New study to investigate how mindfulness training can improve wellbeing
Study hopes to test the theory that mindfulness meditation alleviates mental health symptoms by changing the way our brains process bodily information
Researchers from City, University of London, in partnership with the mental health charity Mind (City and Hackney), are investigating the mechanisms by which mindfulness meditation and training can improve well-being.
The study hopes to test the theory that mindfulness meditation alleviates mental health symptoms by changing the way our brains process bodily information, and also by improving our abilities to regulate attention, emotion and self-awareness.
The research will involve participants undertaking a free eight week mindfulness training course delivered by a highly experienced teacher from Mind and a series of lab tests.
People who struggle with psychological distress tend to filter out relevant sensory and body-focussed information in favour of a ‘biased’ awareness of negative thoughts and discomfort. However, mindfulness meditation has been shown to re-train our ability to control our attention, thus disengaging the mind from bias toward negative experiences.
Mindfulness training is often taught in a group setting over eight weeks and is becoming a widely used treatment for a variety of mental and physical health conditions. It is a practice of focussing our minds on our breathing and our internal bodily sensations, including thoughts and feelings. In mindfulness we learn to notice when our mind starts wandering or becomes distracted and to bring our attention back to the present moment again and again, without judging ourselves and without reacting.
While mindfulness is becoming increasing popular and widespread, there is a need to develop more in-depth and specified understanding of how mindfulness-based interventions enhance emotional wellbeing via neurobiological and psychological mechanisms of emotional self-awareness, attentional control and self-regulation.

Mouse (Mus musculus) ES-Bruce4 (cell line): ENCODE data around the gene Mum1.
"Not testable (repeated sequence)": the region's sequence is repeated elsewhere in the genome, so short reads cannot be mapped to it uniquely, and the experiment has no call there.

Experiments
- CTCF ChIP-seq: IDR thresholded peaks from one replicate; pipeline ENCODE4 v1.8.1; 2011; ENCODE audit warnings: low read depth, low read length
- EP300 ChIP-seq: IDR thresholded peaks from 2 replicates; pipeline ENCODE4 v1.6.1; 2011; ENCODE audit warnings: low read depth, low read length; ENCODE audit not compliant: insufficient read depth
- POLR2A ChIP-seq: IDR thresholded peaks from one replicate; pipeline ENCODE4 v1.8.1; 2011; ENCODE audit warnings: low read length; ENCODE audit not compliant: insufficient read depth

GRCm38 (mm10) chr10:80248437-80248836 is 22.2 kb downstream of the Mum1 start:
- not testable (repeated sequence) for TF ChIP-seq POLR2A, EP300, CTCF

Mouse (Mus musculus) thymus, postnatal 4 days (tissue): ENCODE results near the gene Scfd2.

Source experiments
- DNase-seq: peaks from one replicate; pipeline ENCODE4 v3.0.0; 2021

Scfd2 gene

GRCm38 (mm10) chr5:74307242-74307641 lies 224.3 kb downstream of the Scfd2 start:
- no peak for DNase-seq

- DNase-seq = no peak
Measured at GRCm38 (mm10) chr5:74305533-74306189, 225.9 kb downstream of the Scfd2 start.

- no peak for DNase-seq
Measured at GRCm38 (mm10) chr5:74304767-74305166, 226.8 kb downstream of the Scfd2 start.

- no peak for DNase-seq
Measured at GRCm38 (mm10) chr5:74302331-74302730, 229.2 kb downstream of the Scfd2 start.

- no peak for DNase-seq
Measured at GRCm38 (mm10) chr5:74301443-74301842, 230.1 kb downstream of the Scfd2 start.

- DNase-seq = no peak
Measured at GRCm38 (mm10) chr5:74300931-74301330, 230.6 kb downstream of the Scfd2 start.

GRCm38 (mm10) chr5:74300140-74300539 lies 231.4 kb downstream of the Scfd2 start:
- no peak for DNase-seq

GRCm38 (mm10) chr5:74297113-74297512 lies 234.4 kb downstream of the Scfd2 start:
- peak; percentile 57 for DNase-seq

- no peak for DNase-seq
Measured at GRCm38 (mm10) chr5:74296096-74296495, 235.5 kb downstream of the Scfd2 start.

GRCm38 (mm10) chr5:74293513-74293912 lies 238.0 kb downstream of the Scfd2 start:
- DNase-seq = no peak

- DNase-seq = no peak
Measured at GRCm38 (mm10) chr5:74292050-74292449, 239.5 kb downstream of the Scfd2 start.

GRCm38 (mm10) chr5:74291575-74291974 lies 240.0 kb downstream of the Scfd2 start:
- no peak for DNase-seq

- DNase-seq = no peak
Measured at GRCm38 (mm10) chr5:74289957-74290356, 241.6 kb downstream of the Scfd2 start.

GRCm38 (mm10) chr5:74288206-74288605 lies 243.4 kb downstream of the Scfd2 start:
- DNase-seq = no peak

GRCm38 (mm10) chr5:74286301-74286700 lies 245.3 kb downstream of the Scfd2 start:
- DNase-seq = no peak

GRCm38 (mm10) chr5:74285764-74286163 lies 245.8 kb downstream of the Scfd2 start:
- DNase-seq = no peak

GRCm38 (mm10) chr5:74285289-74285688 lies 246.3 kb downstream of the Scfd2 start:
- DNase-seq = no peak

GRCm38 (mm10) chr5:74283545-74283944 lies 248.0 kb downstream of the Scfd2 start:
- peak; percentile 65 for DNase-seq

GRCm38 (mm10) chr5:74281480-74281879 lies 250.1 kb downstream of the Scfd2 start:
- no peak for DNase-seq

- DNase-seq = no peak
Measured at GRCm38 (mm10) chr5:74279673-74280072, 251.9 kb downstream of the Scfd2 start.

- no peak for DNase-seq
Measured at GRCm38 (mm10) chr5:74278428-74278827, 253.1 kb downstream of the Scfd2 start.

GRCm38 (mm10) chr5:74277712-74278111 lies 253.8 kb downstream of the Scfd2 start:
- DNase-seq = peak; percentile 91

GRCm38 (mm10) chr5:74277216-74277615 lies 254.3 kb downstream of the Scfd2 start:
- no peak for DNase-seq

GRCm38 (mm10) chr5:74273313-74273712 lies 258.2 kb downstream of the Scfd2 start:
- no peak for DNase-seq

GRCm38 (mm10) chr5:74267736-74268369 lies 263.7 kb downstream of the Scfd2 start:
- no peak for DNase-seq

To date, there have been few studies examining the role of bodily perception and attention, enhanced by mindfulness training, in improving psychological and physical wellbeing. Additionally, few mindfulness studies have investigated mechanisms of change nor have they compared subjective and objective measures of neurobiological and psychological health.
As a result, this new City study aims to see how self-reported measures of mental health align with physiological measurements before and after an eight week mindfulness training course. In the future the researchers hope to use the results to adapt future interventions to target specific clinical issues.
To further investigate its effects, the team will randomly allocate up to 80 healthy working adults and students to an initial mindfulness group or to a waiting list control group. The waitlist control group will receive the mindfulness training several weeks after the initial intervention group. The study will employ the eight week standardised mindfulness-based stress reduction (MBSR) and cognitive therapy (MBCT) hybrid training program delivered by a highly experienced mindfulness therapist from the local Mind branch (City and Hackney).
Hana Villar, a PhD student from the Department of Psychology at City and Clinical Director of Mind (City and Hackney) who is running the research study, said:
“With this new study, and the exciting collaboration between City University and Mind in City and Hackney, we are hoping to explore the ‘active ingredients’ of Mindfulness interventions and how mindfulness training can improve psychological and physical wellbeing. We are keen to examine in particular how the body reacts to practicing Mindfulness meditation on a regular basis. There is currently a lack of interdisciplinary research in this area, so hopefully our study can shed some light on how mindfulness works and demonstrate the cognitive and emotional effects of mindfulness training.”
The research team is affiliated with City’s Centre for Psychological Wellbeing & Neuroscience, and includes Professor Bettina Forster, Dr. Paul Flaxman, Dr Sebastian Gaigg and Hana Villar, MSc.
The free evening Mindfulness course will be starting on Wednesday 3rd May or alternatively an evening course in July or Sep 2017 is avaliable (your preference). Each Mindfulness class will last approx. 2 hours and will also involve home practice. Lab sessions will take place in late April and again in late June. If you are interested, please contact firstname.lastname@example.org.